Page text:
“I always try to define myself as an engineer, as a humanist. I’m interested in many different areas. I’m interested in history, I’m interested in anthropology, biology, science,” Galofré says.
“In the different jobs that I’ve had, I always try to be curious and to improve things. I’m a very innovative and creative person.”
Regarding his studies in environmental management, he says, “In the late 80s, it was perhaps a sign for me because now I’m in a company that really cares for the atmosphere and cares about sustainability.”
After finishing his studies, Galofré started working the family firm, which handled industrial boilers. He recalls telling his brother at the time that he wasn’t especially fond of working for industrial companies and wanted to gain experience on the commercial side of things.
He subsequently joined a group of Spanish auto dealers, then founded the company, EurotaxGlass’s (now Autovista Group), in 1992. The firm provides statistics for the automotive industry and still operates to this day.
When Volvo came calling in 1999, he was ready for the challenge, seeing the company as a place to implement his visions of change and sharing his environmental commitment.
“It’s part of being human: we need to change things. We need to be creative,” Galofré says. “You will spend a good part of your life in a company, so it has to be challenging.”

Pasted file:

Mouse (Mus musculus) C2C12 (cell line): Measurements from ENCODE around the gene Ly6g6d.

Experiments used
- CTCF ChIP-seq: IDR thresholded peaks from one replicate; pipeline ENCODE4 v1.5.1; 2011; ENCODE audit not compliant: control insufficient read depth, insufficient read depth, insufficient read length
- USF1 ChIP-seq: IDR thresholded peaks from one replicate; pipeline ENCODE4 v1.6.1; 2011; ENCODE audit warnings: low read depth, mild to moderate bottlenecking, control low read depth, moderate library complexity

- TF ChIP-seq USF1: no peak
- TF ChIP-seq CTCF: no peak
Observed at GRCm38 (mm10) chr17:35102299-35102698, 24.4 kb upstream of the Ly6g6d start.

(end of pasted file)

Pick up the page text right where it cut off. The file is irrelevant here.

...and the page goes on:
Part of the change that he initially pursued was organizational. He says of his early aims, “The objective was to have the ability to have all the departments working together, to be synchronized.”
“We have to work together as a simple team. We have to be really coordinated and synchronized and everyone has to feel that the targets of the company belong to all of us.”
He speaks passionately of a management approach known as LEAN Methodology, which was pioneered in international development for facilitating a better understanding between all actors in value chains.
“I think it’s the way to secure that the whole organization is synchronized and the whole organization is oriented not only to improve results, but to follow data, information,” Galofré says, referring to the principles of Six Sigma.